By the 19th century, colonial impositions on gender and sexual relations laid the foundation for the widespread social attitudes and policies that still restrict the bodily autonomy of people who get pregnant today.
As Victorian-era ideas of sexuality and gender were strategically spread worldwide during the 19th and 20th centuries, pregnancy was no longer viewed as a biological function that could be governed pragmatically. The uterus morphed into a battleground, where pregnancy became a tool of control over the bodies and lives of "the weaker sex" – a contest girls, women, trans and non-binary people are still losing.
The incomplete science of pregnancy
Advances in healthcare and technology may reduce the risks, but the fact is that pregnancy remains a dangerous endeavour. Biologist David Haig succinctly describes human gestation as an "evolutionary conflict of interest" that regularly results in life-threatening conditions such as preeclampsia, which accounts for about 63,000 maternal deaths every year.
Besides political questions of bodily autonomy, the biological process is simply hazardous. "A foetus does not sit passively in its mother’s womb and wait to be fed," wrote New York Times columnist Carl Zimmer. "Its placenta aggressively sprouts blood vessels that invade its mother’s tissues to extract nutrients." Yet, despite the high risks, conditions such as preeclampsia and related diseases like Hellp syndrome remain largely under-researched.
Medical knowledge about pregnancy is not adequately available for reasons that are often reflected in popular attitudes towards those who are capable of it. Craig Rubens, executive director of the Global Alliance to Prevent Prematurity and Stillbirth, warns that preterm pregnancy research is under-resourced, even though better science “will pay dividends with millions of lives saved”.
The World Health Organisation calculates that in 2017, 810 women died every day from preventable causes related to pregnancy and childbirth. Many of these deaths could have been avoided with better training and education – for medical personnel, people with uteruses, and their partners.
Work towards fuller understanding of the realities of having a uterus is deprioritised in the medical field, often resulting in outright dismissal of reproductive experiences. Women, who are generally and routinely silenced in many societies, frequently report being disbelieved by doctors or receiving inadequate care from practitioners who refuse to listen to them.
Endometriosis, for example, is an often misdiagnosed condition of chronic pain that is attributed to not only biological but also psychological and sociological factors. Such neglect, which is especially prevalent among groups further marginalised by racial or gender identities, disabilities or minority sexual orientations, can have severe consequences.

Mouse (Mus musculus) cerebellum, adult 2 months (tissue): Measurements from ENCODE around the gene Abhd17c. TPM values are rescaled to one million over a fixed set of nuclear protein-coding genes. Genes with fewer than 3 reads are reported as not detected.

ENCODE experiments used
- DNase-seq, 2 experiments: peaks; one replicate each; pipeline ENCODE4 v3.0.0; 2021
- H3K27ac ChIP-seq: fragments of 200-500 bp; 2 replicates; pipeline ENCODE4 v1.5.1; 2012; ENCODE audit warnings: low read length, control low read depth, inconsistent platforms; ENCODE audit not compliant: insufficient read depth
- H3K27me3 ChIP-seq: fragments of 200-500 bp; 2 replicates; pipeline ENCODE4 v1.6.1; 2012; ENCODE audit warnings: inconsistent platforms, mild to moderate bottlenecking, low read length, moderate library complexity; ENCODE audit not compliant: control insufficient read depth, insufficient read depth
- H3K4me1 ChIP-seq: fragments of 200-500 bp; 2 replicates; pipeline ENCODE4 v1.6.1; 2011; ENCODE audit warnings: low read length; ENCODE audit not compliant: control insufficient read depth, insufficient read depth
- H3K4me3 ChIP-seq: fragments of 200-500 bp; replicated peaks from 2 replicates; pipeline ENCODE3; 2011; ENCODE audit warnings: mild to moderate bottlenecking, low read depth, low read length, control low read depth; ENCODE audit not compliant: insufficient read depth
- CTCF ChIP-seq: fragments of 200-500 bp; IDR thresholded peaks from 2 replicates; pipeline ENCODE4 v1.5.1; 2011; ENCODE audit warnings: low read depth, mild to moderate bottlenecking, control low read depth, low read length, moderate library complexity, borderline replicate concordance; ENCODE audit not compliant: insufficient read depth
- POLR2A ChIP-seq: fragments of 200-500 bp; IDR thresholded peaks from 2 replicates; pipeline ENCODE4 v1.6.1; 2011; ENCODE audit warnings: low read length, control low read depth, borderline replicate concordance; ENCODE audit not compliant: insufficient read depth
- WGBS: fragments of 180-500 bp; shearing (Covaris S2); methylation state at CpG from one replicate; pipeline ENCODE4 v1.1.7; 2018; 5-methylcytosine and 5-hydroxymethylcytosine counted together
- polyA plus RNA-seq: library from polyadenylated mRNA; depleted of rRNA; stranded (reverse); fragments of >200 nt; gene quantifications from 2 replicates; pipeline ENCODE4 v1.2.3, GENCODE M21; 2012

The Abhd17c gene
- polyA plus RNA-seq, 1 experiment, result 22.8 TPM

Transgender dads and lesbian women are particularly vulnerable to obstetric negligence, which is often caused by ignorance. "The physical and mental health needs of pregnant lesbians and trans men are hugely understudied, and so poorly understood," found Mari Greenfield, honorary research associate at the University of Hull.
Pregnancy should not derail life
It is hypocritical to claim that we value life in the womb while the people who carry that life face indignity, needless suffering, or avoidable death as a consequence.
What if we valued the lives of the people who carry foetuses as much as many of us say we value the lives of their foetuses?
Affordable, appropriate and accessible healthcare is a human right. Sex-positive attitudes, helped by age-appropriate sex education, can equip young people to make informed choices about when and how to have sex.
Valuing life argues for increasing investment in obstetric and gynaecological services in particular, as well as prioritising models that recognise healthcare as a right, rather than a commodity. Although far too many people are denied proper care during pregnancy, this shortcoming is a reflection of numerous policy choices.
Comprehensive sex education will reduce rates of unintended pregnancy, and hence demand for abortion and the risks of abortion-related death. It is also crucial to challenge harmful ideas about women, queer people and pregnancy in all parts of society. In addition to investing in hospital facilities, smaller-scale clinics and midwifery are adaptable, cost-effective means to deliver obstetric care.
But let this be the most important lesson: it is not enough to value life in the womb. We owe a debt of care to those human beings through whom life enters the world too.